Another solution would be to use a letter following the vowel in each word to indicate that word’s tone. This is not a new idea; the famous Chinese lexicographer Lin Yutang (I think that’s his name) applied this system to either Wade-Giles or Yale romanization in his dictionary, and more recently the system has been used with Hanyu Pinyin by Professor Cornelius Kubler at Williams College in America, whose texts I used when I began studying Chinese.
It goes like this:
first tone, no change: ta (him/her)
second tone, add a y: huiy (to return)
third tone, double the vowel: woo (I/me)
fourth tone, add an h: duih (correct, yes)
There are few guidelines about which vowel to double when the word contains two and so on, but really the system is invariable and simple.
I would advocate this solution, mostly because I think it resolves a fundamental problem with the use of tone marks over each word. The universal failure of sign makers, map makers, and so on, to use those tone marks, is one facet of that problem. To put a name on it: to Westerners - who are the principle users of any romanization system - and especially to English speakers, tone marks over a word are simply not considered an integral part of the word’s spelling. (This is to some extent not true of Spanish and French.) And as such, they are omitted nine times out of ten. Hence they become, effectively, a non-functioning part of Hanyu Pinyin: if they are not used when the words are written, they cannot be used when the words are read, and a vital part of the word’s pronunciation is regularly dropped from its written form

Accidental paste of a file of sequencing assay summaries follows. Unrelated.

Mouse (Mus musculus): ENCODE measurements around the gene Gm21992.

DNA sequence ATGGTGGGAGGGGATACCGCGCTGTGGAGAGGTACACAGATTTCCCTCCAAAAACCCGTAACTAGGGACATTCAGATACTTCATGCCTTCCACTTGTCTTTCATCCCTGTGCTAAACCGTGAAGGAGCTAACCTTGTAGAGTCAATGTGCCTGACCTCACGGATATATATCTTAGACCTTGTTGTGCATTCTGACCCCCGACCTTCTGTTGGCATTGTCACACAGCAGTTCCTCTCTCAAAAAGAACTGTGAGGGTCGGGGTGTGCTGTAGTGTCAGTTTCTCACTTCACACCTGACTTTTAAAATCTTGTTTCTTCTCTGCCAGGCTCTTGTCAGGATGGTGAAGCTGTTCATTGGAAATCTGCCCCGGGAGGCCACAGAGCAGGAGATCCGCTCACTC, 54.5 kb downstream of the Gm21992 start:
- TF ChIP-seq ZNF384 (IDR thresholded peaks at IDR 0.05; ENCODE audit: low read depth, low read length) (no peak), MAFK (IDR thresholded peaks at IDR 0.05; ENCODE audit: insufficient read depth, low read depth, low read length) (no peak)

When, on the other hand, the tone is indicated by a letter in the word’s standard spelling, to omit that letter is every bit as mistaken as to misspell the word. Hence the tone cannot be omitted except by mistake. The one disadvantage of this system is that it has not been adopted as standard yet; I think Hanyu Pinyin is going to continue to be a problematic way to convey the true sound of a Chinese word until this, or a similar system, is widely implemented.
But one could start with Taipei’s streetsigns.